UK: Liz Truss statement on arms sales to Saudi Arabia 'deeply cynical'
UK Government insisting previous Saudi violations in Yemen were ‘isolated incidents’
UK has sold around £5bn of arms to Saudi Arabia during bloody Yemen conflict
‘This seems like an attempt to rewrite history and disregard international law’ - Kate Allen
Responding to a House of Commons statement today by the International Trade Secretary Liz Truss on UK arms sales to Saudi Arabia, Kate Allen, Amnesty International UK’s Director, said:
“This is a deeply cynical move to restart business as usual when it comes to Saudi arms sales.
“How the Government can seriously describe a five-year Saudi-led aerial assault on Yemen which has seen numerous examples of civilians killed in schools, hospitals, funeral halls and market places as a set of ‘isolated incidents’ is almost beyond comprehension.
“This seems like an attempt to rewrite history and disregard international law.
“The UK is bypassing its obligations under the international arms control framework. Its approach to this decision has effectively rendered our own protections meaningless.
“Like others involved with this case, we will be carefully considering this alarming statement from the International Trade Secretary and considering next steps. Meanwhile we’re calling for a much-needed, root-and-branch overhaul of the UK’s failing arms control system.”
Today’s decision signals the resumption of new licences for UK arms exports to Saudi Arabia despite a lack of due consideration of the widespread and systematic nature of violations of international humanitarian law by the Saudi-led coalition in Yemen - an issue the UK Government appears to be circumventing by insisting that previous violations have been only “isolated incidents”.
Court of Appeal decision
Last year, the Court of appeal ruled that the UK Government’s decision to continue licensing exports of military equipment to Saudi Arabia had been unlawful as due consideration had not been given to whether incidents in Yemen amounted to breaches of international humanitarian law. The ruling came in a judicial review brought by Campaign Against the Arms Trade, in which Amnesty, Human Rights Watch and Rights Watch UK were interveners.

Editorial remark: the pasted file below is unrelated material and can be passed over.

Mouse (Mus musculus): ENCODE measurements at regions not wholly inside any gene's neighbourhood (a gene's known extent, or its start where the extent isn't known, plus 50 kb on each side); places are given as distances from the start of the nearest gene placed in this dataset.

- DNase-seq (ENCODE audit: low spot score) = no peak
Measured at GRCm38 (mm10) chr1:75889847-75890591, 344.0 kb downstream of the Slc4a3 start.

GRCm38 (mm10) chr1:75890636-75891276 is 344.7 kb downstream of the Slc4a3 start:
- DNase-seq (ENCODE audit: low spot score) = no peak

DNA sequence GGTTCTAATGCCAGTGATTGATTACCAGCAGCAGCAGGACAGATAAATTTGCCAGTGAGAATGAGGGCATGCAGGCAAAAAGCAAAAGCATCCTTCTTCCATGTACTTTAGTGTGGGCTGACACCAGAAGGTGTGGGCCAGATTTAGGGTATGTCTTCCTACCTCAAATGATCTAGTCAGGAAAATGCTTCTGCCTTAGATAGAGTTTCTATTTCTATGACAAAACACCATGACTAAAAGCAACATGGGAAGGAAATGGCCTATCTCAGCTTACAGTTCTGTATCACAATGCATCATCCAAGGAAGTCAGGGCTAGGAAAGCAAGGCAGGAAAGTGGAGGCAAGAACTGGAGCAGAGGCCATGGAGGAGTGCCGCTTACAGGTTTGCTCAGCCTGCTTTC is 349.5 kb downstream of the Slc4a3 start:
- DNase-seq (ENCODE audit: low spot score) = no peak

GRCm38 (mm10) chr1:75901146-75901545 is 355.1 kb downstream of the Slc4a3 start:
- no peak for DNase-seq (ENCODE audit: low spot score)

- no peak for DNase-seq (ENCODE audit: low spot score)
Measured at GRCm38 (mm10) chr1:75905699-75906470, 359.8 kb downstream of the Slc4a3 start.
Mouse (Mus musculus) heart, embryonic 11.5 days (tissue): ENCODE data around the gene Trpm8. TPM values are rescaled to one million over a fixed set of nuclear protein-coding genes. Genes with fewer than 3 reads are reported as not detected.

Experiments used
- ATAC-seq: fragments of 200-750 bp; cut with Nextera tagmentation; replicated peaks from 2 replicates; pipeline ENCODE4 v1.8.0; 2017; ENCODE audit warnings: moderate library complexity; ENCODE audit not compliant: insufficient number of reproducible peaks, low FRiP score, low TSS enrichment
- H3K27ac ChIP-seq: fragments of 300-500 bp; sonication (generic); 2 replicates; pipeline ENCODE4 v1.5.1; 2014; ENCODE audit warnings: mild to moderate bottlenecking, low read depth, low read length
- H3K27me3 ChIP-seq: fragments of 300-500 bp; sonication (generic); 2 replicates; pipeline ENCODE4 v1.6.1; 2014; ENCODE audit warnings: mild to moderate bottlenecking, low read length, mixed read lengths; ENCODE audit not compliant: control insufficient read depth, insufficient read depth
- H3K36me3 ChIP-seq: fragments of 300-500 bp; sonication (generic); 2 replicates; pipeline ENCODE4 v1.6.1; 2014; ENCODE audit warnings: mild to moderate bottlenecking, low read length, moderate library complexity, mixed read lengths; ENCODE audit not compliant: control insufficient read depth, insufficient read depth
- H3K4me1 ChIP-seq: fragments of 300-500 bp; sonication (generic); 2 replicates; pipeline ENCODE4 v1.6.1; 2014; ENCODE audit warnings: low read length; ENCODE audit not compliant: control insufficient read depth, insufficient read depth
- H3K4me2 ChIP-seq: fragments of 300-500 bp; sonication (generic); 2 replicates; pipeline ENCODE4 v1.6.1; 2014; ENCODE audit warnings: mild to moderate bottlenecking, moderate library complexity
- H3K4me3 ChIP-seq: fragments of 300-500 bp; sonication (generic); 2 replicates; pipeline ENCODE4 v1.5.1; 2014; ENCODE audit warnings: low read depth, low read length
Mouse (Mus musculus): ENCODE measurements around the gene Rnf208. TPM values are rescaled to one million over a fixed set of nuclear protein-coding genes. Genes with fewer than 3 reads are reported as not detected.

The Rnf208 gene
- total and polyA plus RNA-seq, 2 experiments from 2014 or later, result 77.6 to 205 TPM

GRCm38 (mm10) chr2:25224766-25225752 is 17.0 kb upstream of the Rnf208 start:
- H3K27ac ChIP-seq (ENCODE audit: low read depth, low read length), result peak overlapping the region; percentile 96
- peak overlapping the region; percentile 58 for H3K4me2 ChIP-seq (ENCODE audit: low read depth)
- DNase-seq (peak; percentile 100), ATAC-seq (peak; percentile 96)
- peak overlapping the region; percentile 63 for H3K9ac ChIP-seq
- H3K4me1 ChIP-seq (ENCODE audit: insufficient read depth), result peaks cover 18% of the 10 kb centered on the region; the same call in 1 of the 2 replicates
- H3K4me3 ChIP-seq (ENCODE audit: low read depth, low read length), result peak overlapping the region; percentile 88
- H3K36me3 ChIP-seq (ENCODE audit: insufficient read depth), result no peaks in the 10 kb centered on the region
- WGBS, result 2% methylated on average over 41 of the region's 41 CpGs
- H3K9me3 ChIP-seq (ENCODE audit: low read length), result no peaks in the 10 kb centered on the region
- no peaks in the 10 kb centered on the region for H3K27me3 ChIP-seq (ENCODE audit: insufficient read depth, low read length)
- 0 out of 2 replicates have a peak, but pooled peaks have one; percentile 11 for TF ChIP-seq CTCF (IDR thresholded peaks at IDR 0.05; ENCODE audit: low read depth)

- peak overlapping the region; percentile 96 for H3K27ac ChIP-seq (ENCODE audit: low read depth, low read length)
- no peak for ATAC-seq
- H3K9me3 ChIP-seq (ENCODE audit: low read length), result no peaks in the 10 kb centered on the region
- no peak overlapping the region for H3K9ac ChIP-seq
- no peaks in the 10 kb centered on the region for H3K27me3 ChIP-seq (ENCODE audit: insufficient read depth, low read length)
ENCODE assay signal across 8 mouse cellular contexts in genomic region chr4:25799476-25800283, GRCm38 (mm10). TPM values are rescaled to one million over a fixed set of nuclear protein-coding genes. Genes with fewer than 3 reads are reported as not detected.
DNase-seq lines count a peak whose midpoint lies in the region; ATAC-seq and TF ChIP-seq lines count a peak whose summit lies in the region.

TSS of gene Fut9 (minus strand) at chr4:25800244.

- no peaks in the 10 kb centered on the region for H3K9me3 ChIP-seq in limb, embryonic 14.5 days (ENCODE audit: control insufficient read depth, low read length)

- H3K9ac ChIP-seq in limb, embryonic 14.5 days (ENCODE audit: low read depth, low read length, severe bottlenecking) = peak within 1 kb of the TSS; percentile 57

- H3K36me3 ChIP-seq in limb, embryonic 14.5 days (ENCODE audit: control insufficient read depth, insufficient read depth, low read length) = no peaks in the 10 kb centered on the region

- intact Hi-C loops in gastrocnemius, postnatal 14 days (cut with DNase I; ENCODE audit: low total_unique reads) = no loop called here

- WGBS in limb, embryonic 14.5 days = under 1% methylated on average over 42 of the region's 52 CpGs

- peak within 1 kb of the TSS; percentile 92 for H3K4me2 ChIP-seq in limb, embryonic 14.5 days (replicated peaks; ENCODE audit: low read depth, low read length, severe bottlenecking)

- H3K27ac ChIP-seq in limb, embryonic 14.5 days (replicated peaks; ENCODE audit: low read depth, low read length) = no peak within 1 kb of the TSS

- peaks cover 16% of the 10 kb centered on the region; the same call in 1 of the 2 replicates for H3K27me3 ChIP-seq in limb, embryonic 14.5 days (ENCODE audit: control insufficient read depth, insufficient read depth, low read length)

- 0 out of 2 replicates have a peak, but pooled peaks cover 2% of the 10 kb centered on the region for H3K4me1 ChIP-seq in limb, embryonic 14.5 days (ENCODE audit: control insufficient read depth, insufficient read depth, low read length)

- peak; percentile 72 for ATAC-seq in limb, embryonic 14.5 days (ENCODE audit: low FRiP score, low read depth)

During the past five years, Amnesty has repeatedly called on the UK Government to halt all arms sales to Saudi Arabia and the wider military coalition operating in Yemen because of the clear risk that they will be used to carry out violations of international humanitarian law in Yemen. Since the conflict in Yemen began in March 2015, the UK has sold approximately £5bn of arms to Saudi Arabia, including more than two dozen Eurofighter Typhoon war planes. The real value of the sales may be far higher, as large quantities of arms equipment are sold to the Saudi air force by UK companies like BAE Systems and Raytheon under so-called “open” export licences which do not provide figures, making it impossible to fully assess the scale of all the arms sold over this period.
Numerous suspected Saudi war crimes during ‘forgotten war’
Yemen’s armed conflict began in March 2015 after a multi-country military coalition led by Saudi Arabia and the UAE intervened with the declared aim of restoring the internationally-recognised government to power after an Huthi armed group took over the capital Sana’a in early 2015. Despite the disastrous consequences for civilians in the country, the conflict has often been described as the world’s “forgotten war”.
More than 200,000 Yemenis have been killed as a result of fighting or the humanitarian crisis which has ensued, and more than 20 million (out of a population of 29 million) need humanitarian assistance to survive.
The UN, as well as international and Yemeni NGOs, have documented dozens of serious violations, including war crimes, by all parties to the conflict - including direct attacks on civilians, indiscriminate and disproportionate attacks, arbitrary detention, enforced disappearances, and torture and other ill-treatment. Amnesty has documented at least 41 airstrikes by the Saudi coalition that allegedly violated international humanitarian law, many of which could constitute war crimes. These attacks alone resulted in 512 civilian deaths and 433 civilian injuries.